Will the passage of time affect a power of attorney?

| Nov 20, 2015 | Powers Of Attorney |

Michigan residents often need to give legal power to another individual for a specific purpose. This is particularly true for individuals who have a disability. In some cases, people only need to do this for a short amount of time. In other situations, people may need help for the duration of the disability. Often, signing a power of attorney to another individual can help to alleviate the person’s struggles. With the power of attorney in place, an individual can rely on another to help make and execute important decisions.

However, there are times when a Michigan resident may want a power of attorney to end. Many Michigan residents may question whether or not a power of attorney will simply end after some designated period of time.

According to Michigan probate laws, the passage of time will not end a valid power of attorney. In fact, a power of attorney will continue whether or not a person is suffering through a period of disability and continues to do so for long periods of time. In other words, the lapse of time does not terminate a power of attorney.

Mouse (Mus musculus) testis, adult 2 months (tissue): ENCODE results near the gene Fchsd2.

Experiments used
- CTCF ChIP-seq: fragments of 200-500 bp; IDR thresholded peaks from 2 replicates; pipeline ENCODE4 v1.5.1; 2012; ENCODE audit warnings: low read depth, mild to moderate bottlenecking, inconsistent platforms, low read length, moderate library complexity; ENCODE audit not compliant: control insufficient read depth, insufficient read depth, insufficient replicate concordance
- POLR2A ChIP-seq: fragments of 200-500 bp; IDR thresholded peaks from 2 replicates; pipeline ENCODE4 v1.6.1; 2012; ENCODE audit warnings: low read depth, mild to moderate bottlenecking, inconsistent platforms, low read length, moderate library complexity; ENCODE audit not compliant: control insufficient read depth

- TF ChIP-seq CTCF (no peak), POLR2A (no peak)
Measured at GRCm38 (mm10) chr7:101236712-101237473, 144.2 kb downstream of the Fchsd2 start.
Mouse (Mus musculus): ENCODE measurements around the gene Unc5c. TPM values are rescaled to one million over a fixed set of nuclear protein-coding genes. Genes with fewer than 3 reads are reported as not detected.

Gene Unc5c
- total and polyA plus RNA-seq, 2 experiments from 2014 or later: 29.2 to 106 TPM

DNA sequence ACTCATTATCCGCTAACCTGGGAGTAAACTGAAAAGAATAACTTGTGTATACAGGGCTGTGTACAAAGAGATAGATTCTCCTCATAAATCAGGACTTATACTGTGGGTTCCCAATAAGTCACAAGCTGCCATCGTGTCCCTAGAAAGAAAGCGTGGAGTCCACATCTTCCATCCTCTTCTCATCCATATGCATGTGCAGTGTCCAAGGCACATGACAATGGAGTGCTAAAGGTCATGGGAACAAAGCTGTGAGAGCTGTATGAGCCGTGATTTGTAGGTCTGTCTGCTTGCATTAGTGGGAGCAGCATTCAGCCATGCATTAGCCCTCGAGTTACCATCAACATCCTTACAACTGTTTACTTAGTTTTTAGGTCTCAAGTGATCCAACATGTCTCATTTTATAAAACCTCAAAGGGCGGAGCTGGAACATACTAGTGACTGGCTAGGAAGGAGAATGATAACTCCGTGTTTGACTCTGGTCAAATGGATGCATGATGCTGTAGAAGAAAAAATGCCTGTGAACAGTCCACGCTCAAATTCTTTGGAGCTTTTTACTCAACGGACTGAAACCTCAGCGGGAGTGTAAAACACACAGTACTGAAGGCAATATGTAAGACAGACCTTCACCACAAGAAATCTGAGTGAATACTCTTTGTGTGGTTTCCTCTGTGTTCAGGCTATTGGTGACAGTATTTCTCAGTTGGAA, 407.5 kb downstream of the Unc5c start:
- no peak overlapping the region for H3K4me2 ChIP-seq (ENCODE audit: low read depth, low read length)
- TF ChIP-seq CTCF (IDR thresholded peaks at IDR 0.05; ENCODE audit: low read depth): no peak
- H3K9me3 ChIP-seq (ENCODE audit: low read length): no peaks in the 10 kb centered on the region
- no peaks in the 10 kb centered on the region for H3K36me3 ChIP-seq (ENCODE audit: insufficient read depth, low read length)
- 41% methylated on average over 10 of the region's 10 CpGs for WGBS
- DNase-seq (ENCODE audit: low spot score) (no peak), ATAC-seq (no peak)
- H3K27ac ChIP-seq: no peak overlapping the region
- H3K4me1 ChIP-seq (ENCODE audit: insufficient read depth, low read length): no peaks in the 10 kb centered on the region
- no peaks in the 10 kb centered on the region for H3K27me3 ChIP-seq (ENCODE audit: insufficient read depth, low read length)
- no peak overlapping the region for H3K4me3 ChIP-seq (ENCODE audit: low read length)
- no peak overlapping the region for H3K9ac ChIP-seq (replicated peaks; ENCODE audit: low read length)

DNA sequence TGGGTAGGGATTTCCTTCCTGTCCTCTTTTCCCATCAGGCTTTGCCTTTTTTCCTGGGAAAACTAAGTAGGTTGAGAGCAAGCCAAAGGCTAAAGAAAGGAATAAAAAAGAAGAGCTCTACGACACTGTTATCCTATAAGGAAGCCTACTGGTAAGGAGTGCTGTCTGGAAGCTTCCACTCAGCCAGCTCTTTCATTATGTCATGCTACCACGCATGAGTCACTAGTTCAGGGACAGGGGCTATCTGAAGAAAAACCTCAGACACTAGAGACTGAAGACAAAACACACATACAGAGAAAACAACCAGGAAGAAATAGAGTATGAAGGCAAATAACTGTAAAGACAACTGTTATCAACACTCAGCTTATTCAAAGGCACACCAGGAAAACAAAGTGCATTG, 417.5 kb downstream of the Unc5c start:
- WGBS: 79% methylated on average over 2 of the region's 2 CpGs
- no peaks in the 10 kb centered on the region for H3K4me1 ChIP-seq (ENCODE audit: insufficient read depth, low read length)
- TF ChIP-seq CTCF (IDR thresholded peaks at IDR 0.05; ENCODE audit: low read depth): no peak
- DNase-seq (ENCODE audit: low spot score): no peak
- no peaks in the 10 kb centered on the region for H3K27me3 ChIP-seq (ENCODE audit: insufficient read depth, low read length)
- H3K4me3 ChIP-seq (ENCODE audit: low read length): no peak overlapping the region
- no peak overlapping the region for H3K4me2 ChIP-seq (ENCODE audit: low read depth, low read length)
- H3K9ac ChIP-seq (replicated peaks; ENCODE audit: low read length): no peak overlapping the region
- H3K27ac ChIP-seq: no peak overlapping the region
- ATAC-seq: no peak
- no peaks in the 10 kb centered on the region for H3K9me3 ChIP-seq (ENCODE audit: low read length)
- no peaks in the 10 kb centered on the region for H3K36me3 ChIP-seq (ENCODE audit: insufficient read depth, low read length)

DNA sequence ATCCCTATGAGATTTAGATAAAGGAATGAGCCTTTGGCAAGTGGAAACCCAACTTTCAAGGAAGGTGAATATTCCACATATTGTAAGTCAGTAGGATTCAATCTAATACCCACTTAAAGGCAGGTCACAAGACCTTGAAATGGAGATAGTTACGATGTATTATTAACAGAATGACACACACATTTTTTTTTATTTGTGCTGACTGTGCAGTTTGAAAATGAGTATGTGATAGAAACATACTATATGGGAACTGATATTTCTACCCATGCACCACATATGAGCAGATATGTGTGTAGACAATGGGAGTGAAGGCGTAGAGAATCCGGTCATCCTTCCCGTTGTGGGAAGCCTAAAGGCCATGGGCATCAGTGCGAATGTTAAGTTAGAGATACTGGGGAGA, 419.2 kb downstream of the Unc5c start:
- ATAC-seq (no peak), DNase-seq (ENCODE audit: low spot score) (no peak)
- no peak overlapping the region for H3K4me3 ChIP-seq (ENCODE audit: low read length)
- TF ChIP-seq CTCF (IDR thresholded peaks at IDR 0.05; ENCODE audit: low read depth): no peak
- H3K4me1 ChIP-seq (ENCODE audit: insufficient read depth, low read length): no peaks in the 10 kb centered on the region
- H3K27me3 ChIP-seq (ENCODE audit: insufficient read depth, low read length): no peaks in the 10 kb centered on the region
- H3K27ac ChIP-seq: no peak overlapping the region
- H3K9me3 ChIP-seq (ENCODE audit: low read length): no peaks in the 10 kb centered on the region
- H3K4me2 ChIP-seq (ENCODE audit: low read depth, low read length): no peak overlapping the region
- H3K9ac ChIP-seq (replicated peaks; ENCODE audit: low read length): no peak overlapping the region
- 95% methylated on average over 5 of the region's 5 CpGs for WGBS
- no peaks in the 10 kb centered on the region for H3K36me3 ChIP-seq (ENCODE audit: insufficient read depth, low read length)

Additionally, if a power of attorney is only used for real estate purposes, the power of attorney does not end when the transaction is complete. The power of attorney does not need to include a real estate legal description.

The only time where the passage of time will terminate a power of attorney is when the instrument has a termination date listed. Without a valid termination date, the attorney in fact is able to bind the principal in transactions.

It is important for Michigan residents to understand the scope of a power of attorney. People need to understand the type of power they are giving to another when they include this in their estate plans. They also need to know whether or not this power should be limited either in scope or time. While this blog post can only provide general information about power of attorney, an experienced lawyer may be able to give more specific details about a person’s legal situation.